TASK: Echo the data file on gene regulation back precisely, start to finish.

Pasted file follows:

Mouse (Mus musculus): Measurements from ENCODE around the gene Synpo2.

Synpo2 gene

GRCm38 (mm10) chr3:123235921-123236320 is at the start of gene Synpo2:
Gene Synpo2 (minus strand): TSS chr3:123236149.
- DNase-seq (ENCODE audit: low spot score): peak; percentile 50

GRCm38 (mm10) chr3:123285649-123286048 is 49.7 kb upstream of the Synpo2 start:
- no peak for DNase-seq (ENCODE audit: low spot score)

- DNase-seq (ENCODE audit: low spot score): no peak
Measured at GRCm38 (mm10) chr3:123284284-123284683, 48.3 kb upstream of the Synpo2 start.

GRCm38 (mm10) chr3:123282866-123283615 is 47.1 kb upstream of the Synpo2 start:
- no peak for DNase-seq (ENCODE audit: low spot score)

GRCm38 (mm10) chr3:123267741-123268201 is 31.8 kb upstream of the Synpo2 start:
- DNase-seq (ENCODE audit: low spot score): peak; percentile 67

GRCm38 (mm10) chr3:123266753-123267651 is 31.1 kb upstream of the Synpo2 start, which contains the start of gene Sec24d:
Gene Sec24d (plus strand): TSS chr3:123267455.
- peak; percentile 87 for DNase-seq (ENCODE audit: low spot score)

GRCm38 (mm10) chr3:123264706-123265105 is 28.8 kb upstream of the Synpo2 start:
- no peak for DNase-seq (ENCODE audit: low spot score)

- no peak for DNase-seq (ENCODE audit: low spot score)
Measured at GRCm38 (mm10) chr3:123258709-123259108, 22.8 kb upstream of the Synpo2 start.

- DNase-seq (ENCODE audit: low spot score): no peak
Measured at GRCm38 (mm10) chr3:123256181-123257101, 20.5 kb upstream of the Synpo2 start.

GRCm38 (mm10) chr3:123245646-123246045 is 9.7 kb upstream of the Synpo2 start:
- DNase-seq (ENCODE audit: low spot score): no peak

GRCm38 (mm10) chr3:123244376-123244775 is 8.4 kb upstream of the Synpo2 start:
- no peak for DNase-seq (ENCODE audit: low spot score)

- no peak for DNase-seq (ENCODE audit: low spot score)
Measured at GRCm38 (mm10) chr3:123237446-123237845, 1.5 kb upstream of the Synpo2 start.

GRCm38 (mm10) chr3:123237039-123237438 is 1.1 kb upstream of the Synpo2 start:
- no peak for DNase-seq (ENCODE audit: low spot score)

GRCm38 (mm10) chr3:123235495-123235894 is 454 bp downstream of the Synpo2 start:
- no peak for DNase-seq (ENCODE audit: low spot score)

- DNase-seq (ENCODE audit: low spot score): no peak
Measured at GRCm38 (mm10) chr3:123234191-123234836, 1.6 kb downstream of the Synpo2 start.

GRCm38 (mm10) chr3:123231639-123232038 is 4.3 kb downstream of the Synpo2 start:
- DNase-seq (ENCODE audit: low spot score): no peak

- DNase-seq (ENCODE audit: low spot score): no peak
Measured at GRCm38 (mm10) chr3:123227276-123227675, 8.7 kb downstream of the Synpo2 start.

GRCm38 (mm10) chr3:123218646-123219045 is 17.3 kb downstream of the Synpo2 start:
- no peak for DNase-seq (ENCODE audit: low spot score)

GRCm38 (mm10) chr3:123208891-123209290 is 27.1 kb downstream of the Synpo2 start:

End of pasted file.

Mouse (Mus musculus): Measurements from ENCODE around the gene Synpo2.

Synpo2 gene

GRCm38 (mm10) chr3:123235921-123236320 is at the start of gene Synpo2:
Gene Synpo2 (minus strand): TSS chr3:123236149.
- DNase-seq (ENCODE audit: low spot score): peak; percentile 50

GRCm38 (mm10) chr3:123285649-123286048 is 49.7 kb upstream of the Synpo2 start:
- no peak for DNase-seq (ENCODE audit: low spot score)

- DNase-seq (ENCODE audit: low spot score): no peak
Measured at GRCm38 (mm10) chr3:123284284-123284683, 48.3 kb upstream of the Synpo2 start.

GRCm38 (mm10) chr3:123282866-123283615 is 47.1 kb upstream of the Synpo2 start:
- no peak for DNase-seq (ENCODE audit: low spot score)

GRCm38 (mm10) chr3:123267741-123268201 is 31.8 kb upstream of the Synpo2 start:
- DNase-seq (ENCODE audit: low spot score): peak; percentile 67

GRCm38 (mm10) chr3:123266753-123267651 is 31.1 kb upstream of the Synpo2 start, which contains the start of gene Sec24d:
Gene Sec24d (plus strand): TSS chr3:123267455.
- peak; percentile 87 for DNase-seq (ENCODE audit: low spot score)

GRCm38 (mm10) chr3:123264706-123265105 is 28.8 kb upstream of the Synpo2 start:
- no peak for DNase-seq (ENCODE audit: low spot score)

- no peak for DNase-seq (ENCODE audit: low spot score)
Measured at GRCm38 (mm10) chr3:123258709-123259108, 22.8 kb upstream of the Synpo2 start.

- DNase-seq (ENCODE audit: low spot score): no peak
Measured at GRCm38 (mm10) chr3:123256181-123257101, 20.5 kb upstream of the Synpo2 start.

GRCm38 (mm10) chr3:123245646-123246045 is 9.7 kb upstream of the Synpo2 start:
- DNase-seq (ENCODE audit: low spot score): no peak

GRCm38 (mm10) chr3:123244376-123244775 is 8.4 kb upstream of the Synpo2 start:
- no peak for DNase-seq (ENCODE audit: low spot score)

- no peak for DNase-seq (ENCODE audit: low spot score)
Measured at GRCm38 (mm10) chr3:123237446-123237845, 1.5 kb upstream of the Synpo2 start.

GRCm38 (mm10) chr3:123237039-123237438 is 1.1 kb upstream of the Synpo2 start:
- no peak for DNase-seq (ENCODE audit: low spot score)

GRCm38 (mm10) chr3:123235495-123235894 is 454 bp downstream of the Synpo2 start:
- no peak for DNase-seq (ENCODE audit: low spot score)

- DNase-seq (ENCODE audit: low spot score): no peak
Measured at GRCm38 (mm10) chr3:123234191-123234836, 1.6 kb downstream of the Synpo2 start.

GRCm38 (mm10) chr3:123231639-123232038 is 4.3 kb downstream of the Synpo2 start:
- DNase-seq (ENCODE audit: low spot score): no peak

- DNase-seq (ENCODE audit: low spot score): no peak
Measured at GRCm38 (mm10) chr3:123227276-123227675, 8.7 kb downstream of the Synpo2 start.

GRCm38 (mm10) chr3:123218646-123219045 is 17.3 kb downstream of the Synpo2 start:
- no peak for DNase-seq (ENCODE audit: low spot score)

GRCm38 (mm10) chr3:123208891-123209290 is 27.1 kb downstream of the Synpo2 start: